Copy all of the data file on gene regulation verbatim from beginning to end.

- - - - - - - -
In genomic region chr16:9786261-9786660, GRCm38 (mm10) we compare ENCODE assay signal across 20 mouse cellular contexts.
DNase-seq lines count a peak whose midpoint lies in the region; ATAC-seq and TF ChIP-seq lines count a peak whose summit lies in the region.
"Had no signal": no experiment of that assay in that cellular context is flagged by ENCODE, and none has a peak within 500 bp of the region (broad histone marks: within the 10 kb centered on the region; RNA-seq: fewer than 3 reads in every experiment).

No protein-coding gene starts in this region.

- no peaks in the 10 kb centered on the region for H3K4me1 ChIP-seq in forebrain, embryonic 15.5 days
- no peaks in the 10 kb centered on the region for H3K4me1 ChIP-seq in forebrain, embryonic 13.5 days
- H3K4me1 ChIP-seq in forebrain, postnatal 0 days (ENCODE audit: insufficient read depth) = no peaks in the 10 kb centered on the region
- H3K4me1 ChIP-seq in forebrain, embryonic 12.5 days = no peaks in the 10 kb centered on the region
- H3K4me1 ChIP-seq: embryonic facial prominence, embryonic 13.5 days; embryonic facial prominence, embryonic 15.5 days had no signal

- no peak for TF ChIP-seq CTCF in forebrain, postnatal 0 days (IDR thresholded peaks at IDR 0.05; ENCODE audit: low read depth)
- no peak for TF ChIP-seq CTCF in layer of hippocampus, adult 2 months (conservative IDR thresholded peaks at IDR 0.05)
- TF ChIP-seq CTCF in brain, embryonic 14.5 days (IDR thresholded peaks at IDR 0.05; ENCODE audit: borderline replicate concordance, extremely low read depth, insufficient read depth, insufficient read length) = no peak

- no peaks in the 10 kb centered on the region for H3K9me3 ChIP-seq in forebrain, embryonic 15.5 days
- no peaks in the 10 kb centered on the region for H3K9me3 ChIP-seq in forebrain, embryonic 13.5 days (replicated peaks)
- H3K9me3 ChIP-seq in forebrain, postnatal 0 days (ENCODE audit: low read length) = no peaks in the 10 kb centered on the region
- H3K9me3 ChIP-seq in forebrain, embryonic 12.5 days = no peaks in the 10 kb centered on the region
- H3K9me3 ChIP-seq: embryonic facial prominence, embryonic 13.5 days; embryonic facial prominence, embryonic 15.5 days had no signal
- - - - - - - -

In genomic region chr16:9786261-9786660, GRCm38 (mm10) we compare ENCODE assay signal across 20 mouse cellular contexts.
DNase-seq lines count a peak whose midpoint lies in the region; ATAC-seq and TF ChIP-seq lines count a peak whose summit lies in the region.
"Had no signal": no experiment of that assay in that cellular context is flagged by ENCODE, and none has a peak within 500 bp of the region (broad histone marks: within the 10 kb centered on the region; RNA-seq: fewer than 3 reads in every experiment).

No protein-coding gene starts in this region.

- no peaks in the 10 kb centered on the region for H3K4me1 ChIP-seq in forebrain, embryonic 15.5 days
- no peaks in the 10 kb centered on the region for H3K4me1 ChIP-seq in forebrain, embryonic 13.5 days
- H3K4me1 ChIP-seq in forebrain, postnatal 0 days (ENCODE audit: insufficient read depth) = no peaks in the 10 kb centered on the region
- H3K4me1 ChIP-seq in forebrain, embryonic 12.5 days = no peaks in the 10 kb centered on the region
- H3K4me1 ChIP-seq: embryonic facial prominence, embryonic 13.5 days; embryonic facial prominence, embryonic 15.5 days had no signal

- no peak for TF ChIP-seq CTCF in forebrain, postnatal 0 days (IDR thresholded peaks at IDR 0.05; ENCODE audit: low read depth)
- no peak for TF ChIP-seq CTCF in layer of hippocampus, adult 2 months (conservative IDR thresholded peaks at IDR 0.05)
- TF ChIP-seq CTCF in brain, embryonic 14.5 days (IDR thresholded peaks at IDR 0.05; ENCODE audit: borderline replicate concordance, extremely low read depth, insufficient read depth, insufficient read length) = no peak

- no peaks in the 10 kb centered on the region for H3K9me3 ChIP-seq in forebrain, embryonic 15.5 days
- no peaks in the 10 kb centered on the region for H3K9me3 ChIP-seq in forebrain, embryonic 13.5 days (replicated peaks)
- H3K9me3 ChIP-seq in forebrain, postnatal 0 days (ENCODE audit: low read length) = no peaks in the 10 kb centered on the region
- H3K9me3 ChIP-seq in forebrain, embryonic 12.5 days = no peaks in the 10 kb centered on the region
- H3K9me3 ChIP-seq: embryonic facial prominence, embryonic 13.5 days; embryonic facial prominence, embryonic 15.5 days had no signal